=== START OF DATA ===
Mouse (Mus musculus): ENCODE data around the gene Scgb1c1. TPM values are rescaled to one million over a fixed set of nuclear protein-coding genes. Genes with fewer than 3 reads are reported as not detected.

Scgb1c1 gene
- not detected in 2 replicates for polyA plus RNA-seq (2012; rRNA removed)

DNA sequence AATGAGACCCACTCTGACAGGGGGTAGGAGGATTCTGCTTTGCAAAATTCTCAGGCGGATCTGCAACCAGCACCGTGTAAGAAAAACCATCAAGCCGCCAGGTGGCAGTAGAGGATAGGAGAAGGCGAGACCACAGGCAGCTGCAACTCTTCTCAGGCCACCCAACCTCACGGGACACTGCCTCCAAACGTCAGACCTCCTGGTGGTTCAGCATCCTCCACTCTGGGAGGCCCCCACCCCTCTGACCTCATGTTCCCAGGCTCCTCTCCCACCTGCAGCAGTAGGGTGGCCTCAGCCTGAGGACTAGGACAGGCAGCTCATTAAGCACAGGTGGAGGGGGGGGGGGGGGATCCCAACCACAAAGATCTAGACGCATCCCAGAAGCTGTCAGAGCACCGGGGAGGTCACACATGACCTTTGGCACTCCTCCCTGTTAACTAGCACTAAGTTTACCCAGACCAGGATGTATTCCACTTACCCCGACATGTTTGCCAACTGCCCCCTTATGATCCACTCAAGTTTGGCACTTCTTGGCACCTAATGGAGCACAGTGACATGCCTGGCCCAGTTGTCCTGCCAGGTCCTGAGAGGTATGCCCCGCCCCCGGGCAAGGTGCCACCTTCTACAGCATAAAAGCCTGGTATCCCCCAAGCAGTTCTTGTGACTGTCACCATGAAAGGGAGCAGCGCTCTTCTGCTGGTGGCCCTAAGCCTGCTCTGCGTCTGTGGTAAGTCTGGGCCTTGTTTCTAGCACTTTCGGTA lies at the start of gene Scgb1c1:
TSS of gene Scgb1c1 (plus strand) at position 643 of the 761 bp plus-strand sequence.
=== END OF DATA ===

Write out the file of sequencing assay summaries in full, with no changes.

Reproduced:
Mouse (Mus musculus): ENCODE data around the gene Scgb1c1. TPM values are rescaled to one million over a fixed set of nuclear protein-coding genes. Genes with fewer than 3 reads are reported as not detected.

Scgb1c1 gene
- not detected in 2 replicates for polyA plus RNA-seq (2012; rRNA removed)

DNA sequence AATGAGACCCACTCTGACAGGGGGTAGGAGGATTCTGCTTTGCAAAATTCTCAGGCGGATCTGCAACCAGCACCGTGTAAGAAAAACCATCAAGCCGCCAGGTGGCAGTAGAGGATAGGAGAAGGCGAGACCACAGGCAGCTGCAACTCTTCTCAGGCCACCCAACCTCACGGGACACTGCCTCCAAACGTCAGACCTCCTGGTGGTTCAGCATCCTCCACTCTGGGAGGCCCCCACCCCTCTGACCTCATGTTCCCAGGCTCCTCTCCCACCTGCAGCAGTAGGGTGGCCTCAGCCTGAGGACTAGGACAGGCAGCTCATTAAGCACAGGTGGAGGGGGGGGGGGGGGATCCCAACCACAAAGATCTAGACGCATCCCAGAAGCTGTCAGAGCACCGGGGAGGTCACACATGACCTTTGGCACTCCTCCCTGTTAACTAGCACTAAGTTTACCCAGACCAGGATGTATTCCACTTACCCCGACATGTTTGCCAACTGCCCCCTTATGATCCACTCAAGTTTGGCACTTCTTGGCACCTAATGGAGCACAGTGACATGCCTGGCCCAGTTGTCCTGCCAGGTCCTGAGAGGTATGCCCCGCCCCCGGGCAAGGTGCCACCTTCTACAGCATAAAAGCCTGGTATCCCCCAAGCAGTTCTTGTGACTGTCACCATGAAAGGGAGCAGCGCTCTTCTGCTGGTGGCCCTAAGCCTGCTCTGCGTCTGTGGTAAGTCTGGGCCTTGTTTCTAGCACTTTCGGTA lies at the start of gene Scgb1c1:
TSS of gene Scgb1c1 (plus strand) at position 643 of the 761 bp plus-strand sequence.